Daily Mistrust: A Resource Perspective of its Implications For Work and Home

March 2018 | Koopman, Joel

Mistrust is a daily occurrence at work. Yet little is known about how perceptions of being mistrusted by coworkers may affect employees’ subsequent daily attitudes and behaviors. Indeed, the existing literature on mistrust has overwhelmingly focused on how mistrust affects the trustor (person whose trust is violated) but not the trustee (the mistrusted person). This is problematic because conservation of resources theory (COR) suggests that perceived mistrust is a negative experience likely to affect the mistrusted employees’ subsequent attitudes and behaviors both at work and at home. To investigate this possibility, we conducted an experience sampling study of employees and their significant others over 3 consecutive workweeks. Consistent with COR, day by day perceptions of mistrust increased employees’ emotional exhaustion, consequently leading to withdrawal from colleagues at work and conflict toward their significant other at home. Moreover, supporting self‐enhancement (rather than self‐verification) theory, these effects were stronger when employees perceived mistrust to be high (vs. low) in justification. We discuss theoretical and practical implications of this research.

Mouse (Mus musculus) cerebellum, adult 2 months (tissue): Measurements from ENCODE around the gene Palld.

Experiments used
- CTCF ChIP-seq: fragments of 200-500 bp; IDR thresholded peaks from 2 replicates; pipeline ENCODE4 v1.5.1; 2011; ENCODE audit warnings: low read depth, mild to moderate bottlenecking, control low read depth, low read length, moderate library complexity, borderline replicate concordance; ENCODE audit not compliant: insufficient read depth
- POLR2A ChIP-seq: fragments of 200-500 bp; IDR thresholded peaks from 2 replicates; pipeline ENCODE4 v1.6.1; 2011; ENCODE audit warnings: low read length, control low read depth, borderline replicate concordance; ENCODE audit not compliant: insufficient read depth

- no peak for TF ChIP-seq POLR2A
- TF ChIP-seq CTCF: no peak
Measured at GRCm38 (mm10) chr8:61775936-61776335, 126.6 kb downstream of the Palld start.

• Klodiana Lanaj
  • Peter Kim
  • Fadel Matta


Personnel Psychology

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